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Aimed at beginning therapists and those new to object relations, this concise work introduces the reader to the practice of psychodynamic psychotherapy from an object relations (O-R) perspective in a dynamic and easy-to-follow way. One of the four main schools of psychodynamic psychotherapy, O-R is regarded as particularly challenging, both conceptually and practically. The book presents object relations in a clear and concise manner that makes it especially applicable for regular use in the clinical setting. Moreover, the author writes in a narrative style similar to actual psychotherapy supervision; dialogues between a therapist and a fictitious patient appear throughout the book to illustrate common clinical situations. Designed to complement actual training in psychotherapy, the book suggests ways in which the therapist can incorporate object relations tools with other forms of therapy, regardless of the clinical setting. Ideal for students, trainees, and clinicians in psychiatry, psychology, social work, family medicine, and psychiatric nursing, The Little Psychotherapy Book will prove invaluable for any reader seeking a helpful and succinct introduction to object relations in psychotherapy.
The essays collected in this volume examine evidence-based approaches to Christian counseling and psychotherapy, exploring treatments for individuals, couples and groups. The book addresses both the advantages and the challenges of this evidence-based approach and concludes with reflections on the future of such treatments.
Clients with mental health conditions are often diagnosed and treated using a strictly medical model of diagnosis, with little input from the client themselves.This reference manual takes a person-centered, holistic approach to diagnosis and treatment, seeing the client as the unrecognized expert on their condition and encouraging their collaboration. Designed to complement the DSM-IV, the manual covers several different conditions including ADHD, depression, bulimia, and OCD, as well as mental health 'patterns' such as abuse, bullying, violence and loss. In each case, the client is involved in the diagnosis and treatment plan. the book features extended case studies, sample questions and treatment plans throughout.This will be an essential reference book for all those involved in mental health diagnosis and treatment, including psychologists, psychiatrists, mental health counselors, clinical social workers, school counselors and therapists.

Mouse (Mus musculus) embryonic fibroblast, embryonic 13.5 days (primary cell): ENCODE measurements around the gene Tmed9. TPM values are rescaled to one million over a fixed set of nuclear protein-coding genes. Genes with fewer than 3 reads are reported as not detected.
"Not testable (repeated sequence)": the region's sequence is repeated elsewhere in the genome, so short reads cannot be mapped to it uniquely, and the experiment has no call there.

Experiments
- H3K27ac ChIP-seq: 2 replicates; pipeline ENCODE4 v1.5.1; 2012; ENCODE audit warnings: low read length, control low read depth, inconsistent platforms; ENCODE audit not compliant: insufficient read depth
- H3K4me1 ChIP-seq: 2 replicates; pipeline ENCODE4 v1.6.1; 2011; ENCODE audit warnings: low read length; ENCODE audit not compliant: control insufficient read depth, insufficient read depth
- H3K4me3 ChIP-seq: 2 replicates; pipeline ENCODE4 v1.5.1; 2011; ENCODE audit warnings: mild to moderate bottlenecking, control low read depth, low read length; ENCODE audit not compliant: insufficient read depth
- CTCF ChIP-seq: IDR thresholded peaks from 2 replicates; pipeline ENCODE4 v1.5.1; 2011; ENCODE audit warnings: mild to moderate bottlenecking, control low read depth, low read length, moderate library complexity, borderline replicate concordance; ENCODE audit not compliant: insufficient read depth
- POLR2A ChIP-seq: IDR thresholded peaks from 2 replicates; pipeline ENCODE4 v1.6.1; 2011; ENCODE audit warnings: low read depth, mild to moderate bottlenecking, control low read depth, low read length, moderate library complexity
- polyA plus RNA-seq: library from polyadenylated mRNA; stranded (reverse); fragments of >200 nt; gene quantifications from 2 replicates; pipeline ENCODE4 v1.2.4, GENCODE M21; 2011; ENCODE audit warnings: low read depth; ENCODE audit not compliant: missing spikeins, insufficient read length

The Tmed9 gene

The Little Book of Child and Adolescent Development presents a modern, psychoanalytically-informed summary of how the mind develops from infancy through young adulthood. It is a comprehensive work that integrates analytic theories with a contemporary systems model of development, and also draws on scholarly research from neighboring fields. Key models discussed include attachment theory, intersubjective theory, cognitive development theory, and infancy research. This book's contemporary approach to development makes it relevant to such timely topics as bullying, the experience of LGBT youth, preadolescent and adolescent use of the internet, and the struggles of young (emerging) adults in modern society. Written to optimize ease of use for the busy clinician, key clinical points are summarized at the end of each chapter, and a glossary of important concepts and terminology is also included. The text will be valuable for psychiatric residents, psychoanalytic candidates and faculty, and graduate students who would benefit from a quick and concise review of the developmental trajectory.
This volume contains the highlights of a conference that brought together theoreticians and clinicians of virtually every type of psychotherapy. The book includes the presentations, discussions, and debates of 23 seminal leaders: Bugenthal, Ellis, Glasser, M. Goulding, Haley, Hillman, Lazarus, Lowen, Madanes, Marmor, Masterson, May, Meichenbaum, Minuchin, Palazzoli, E. and M. Polster, Rossi, Szasz, Watzlawick, Whitaker, Wolpe, and Zeig. Therapists of all persuasions should gain a stimulating view of the diversity of current theories and will find new insights into a range of clinical issues.
Many counselling and psychotherapy researchers are suspicious of the pronouncements of practitioners because they are not backed up by research. Similarly, practitioners tend to ignore research findings because they consider that they have little relevance to their clinical practice. This book bridges the gap that currently exists between research and practice in counselling and psychotherapy by providing detailed clinical examples of the practical relevance of research. It brings together contributions from leading British and American psychotherapy researchers, who describe their research programmes and explore how their findings can substantially inform therapeutic practice. The book calls for the close integration of re

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